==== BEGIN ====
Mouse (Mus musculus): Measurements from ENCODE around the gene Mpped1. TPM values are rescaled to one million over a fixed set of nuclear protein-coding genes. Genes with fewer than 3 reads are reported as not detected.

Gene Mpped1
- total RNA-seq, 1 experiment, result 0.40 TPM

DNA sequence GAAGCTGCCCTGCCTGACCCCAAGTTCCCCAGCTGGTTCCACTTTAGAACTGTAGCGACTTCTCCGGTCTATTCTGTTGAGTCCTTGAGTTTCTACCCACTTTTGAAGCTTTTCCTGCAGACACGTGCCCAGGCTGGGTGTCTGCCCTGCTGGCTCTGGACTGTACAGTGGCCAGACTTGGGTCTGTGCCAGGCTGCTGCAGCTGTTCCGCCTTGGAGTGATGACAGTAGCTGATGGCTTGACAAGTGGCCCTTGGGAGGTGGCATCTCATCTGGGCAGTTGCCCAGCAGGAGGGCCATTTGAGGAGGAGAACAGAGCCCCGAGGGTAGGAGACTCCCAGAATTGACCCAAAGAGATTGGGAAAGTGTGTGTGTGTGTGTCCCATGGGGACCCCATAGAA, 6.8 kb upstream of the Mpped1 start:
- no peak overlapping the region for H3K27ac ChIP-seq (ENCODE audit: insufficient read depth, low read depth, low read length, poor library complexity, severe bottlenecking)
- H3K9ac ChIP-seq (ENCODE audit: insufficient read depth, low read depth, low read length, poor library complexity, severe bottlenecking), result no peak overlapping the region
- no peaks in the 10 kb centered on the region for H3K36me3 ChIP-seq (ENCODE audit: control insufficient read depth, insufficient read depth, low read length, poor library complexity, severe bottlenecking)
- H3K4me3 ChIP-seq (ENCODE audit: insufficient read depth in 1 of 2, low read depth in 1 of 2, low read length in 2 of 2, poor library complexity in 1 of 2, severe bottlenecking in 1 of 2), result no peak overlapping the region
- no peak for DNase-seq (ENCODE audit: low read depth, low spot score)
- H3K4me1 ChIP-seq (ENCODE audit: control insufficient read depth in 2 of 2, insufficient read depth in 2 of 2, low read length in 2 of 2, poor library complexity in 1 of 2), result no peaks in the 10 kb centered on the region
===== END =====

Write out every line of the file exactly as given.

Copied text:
Mouse (Mus musculus): Measurements from ENCODE around the gene Mpped1. TPM values are rescaled to one million over a fixed set of nuclear protein-coding genes. Genes with fewer than 3 reads are reported as not detected.

Gene Mpped1
- total RNA-seq, 1 experiment, result 0.40 TPM

DNA sequence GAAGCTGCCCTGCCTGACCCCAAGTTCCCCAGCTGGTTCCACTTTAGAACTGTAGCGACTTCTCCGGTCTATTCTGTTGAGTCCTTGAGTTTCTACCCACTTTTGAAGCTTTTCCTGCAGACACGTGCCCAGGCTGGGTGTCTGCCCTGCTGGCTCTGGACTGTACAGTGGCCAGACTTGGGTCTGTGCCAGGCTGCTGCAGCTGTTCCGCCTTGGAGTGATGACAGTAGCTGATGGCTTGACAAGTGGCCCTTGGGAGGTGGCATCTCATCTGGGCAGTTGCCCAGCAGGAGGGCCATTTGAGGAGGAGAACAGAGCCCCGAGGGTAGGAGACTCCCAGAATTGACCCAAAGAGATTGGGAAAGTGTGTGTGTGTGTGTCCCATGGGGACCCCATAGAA, 6.8 kb upstream of the Mpped1 start:
- no peak overlapping the region for H3K27ac ChIP-seq (ENCODE audit: insufficient read depth, low read depth, low read length, poor library complexity, severe bottlenecking)
- H3K9ac ChIP-seq (ENCODE audit: insufficient read depth, low read depth, low read length, poor library complexity, severe bottlenecking), result no peak overlapping the region
- no peaks in the 10 kb centered on the region for H3K36me3 ChIP-seq (ENCODE audit: control insufficient read depth, insufficient read depth, low read length, poor library complexity, severe bottlenecking)
- H3K4me3 ChIP-seq (ENCODE audit: insufficient read depth in 1 of 2, low read depth in 1 of 2, low read length in 2 of 2, poor library complexity in 1 of 2, severe bottlenecking in 1 of 2), result no peak overlapping the region
- no peak for DNase-seq (ENCODE audit: low read depth, low spot score)
- H3K4me1 ChIP-seq (ENCODE audit: control insufficient read depth in 2 of 2, insufficient read depth in 2 of 2, low read length in 2 of 2, poor library complexity in 1 of 2), result no peaks in the 10 kb centered on the region